BASEL – Aside from being the world’s most prestigious art fair, Art Basel also offers a range of projects across the city. Louisa Buck explores.
Art Basel may now be firmly established in Miami and Hong Kong, but the original Swiss fair remains the world’s pre-eminent commercial showcase for modern and contemporary art. This year the Art Basel mothership celebrates its 45th edition with nearly 300 participants offering some of the best work available, ranging from early 20th-century Modernism to the latest offerings from artist’s studios worldwide; but apart from its two floors of gallery booths, what also makes this event so special is the range of curated projects taking place away from the shop floor. Innovative and ever-evolving, these elements offer a depth and richness of artistic experience that remains unparallelled in any other art fair.
Most prominent and long-standing is Unlimited, the section devoted to projects that are too large to be contained within a fair booth. For the first time, in addition to their usual home in a capacious hall adjacent to the fair, Unlimited’s array of sculptures, films and installations will also occupy an even larger new open-plan wing designed by Herzog & de Meuron.
“The extra space is the biggest treat,” says Unlimited curator Gianni Jetzer, who this year is basing his ground plan on the compositions of Hungarian Constructivist László Moholy-Nagy. One of the most dominant elements is a 100-metre-long floorpiece by Carl Andre that was first shown at Documenta in 1982. “It will be installed diagonally within the exhibition structure and will slice through it like a huge catwalk,” says Jetzer.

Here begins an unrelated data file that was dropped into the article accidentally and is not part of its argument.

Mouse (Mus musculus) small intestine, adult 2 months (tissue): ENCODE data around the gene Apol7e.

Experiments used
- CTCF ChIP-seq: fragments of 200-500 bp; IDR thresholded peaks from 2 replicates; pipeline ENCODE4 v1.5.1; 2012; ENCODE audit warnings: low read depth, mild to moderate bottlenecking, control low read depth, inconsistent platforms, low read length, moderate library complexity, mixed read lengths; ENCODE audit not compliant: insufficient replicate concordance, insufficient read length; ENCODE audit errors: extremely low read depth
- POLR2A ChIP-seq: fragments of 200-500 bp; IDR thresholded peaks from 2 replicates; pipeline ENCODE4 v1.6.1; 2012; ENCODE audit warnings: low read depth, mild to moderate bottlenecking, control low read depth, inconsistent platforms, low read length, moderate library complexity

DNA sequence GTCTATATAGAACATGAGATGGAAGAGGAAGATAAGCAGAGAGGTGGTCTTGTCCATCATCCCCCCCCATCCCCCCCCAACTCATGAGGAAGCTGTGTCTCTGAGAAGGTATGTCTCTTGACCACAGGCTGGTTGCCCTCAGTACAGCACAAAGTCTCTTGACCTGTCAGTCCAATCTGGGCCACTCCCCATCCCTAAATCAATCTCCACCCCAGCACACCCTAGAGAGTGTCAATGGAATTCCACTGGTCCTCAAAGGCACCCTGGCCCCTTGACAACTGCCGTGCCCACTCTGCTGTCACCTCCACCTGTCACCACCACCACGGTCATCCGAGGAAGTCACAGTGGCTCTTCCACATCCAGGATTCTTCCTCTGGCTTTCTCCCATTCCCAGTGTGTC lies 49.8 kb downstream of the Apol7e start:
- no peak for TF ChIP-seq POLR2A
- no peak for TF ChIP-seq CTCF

Gianni Jetzer, curator of art basel’s unlimited section.
Around the “core spine” of the Andre will be some 80 artworks that underline Art Basel’s chronological range by combining classic figures with emerging names. A mirrored piece by Michelangelo Pistoletto is offset by a steeple-like “witch’s hat” structure by the Transylvanian artist Andra Urstua. Other works articulating the space include a draped swathe of digitally-printed cloth by young British artist Alice Channer and a hanging sculpture made from window blinds by Haegue Yang of South Korea and a draped textile piece by Californian Sam Falls, rising diagonally from floor to ceiling.
In the Parcours section of Art Basel the art is literally embedded within the city itself. This year’s series of site-specific interventions returns to the lively Kleinbasel area, a five-minute walk from the main fair. “Traditionally Kleinbasel has always been inhabited by outsiders and foreigners – those on the margins who are a bit different,” says Parcours curator Florence Derieux, who is also Director of FRAC Champagne-Ardenne. “The context for Parcours has changed, and the projects have to fit this new environment,” she adds. Previously focused on the historical and cultural sites of the Kleinbasel, Parcours is now infiltrating the area’s grittier commercial and social fabric with around fifteen radical new projects.
The interactive and performance elements that have become an increasingly conspicuous feature of both Unlimited and Parcours are given full expression in 14 Rooms, a major new initiative for which fourteen artists have been invited by curators Klaus Biesenbach, Director of New York’s MoMA PS1, and Serpentine Galleries’ co-director Hans Ulrich Obrist to “activate a room” in an exhibition hall near the fair. Among the artists “whose material is a human being” are Marina Abramović, Roman Ondak, Santiago Sierra and Damien Hirst, with world premieres of new performative pieces by Ed Atkins, Dominque Gonzalez-Foerster and Otobong Nkanga unveiled. In order to fit in all of this unprecedented additional activity, fairgoers will need to plan their visit to Art Basel with military precision.
Louisa Buck is a contemporary art correspondent for The Art Newspaper.
Art Basel will take place from 19–22 June.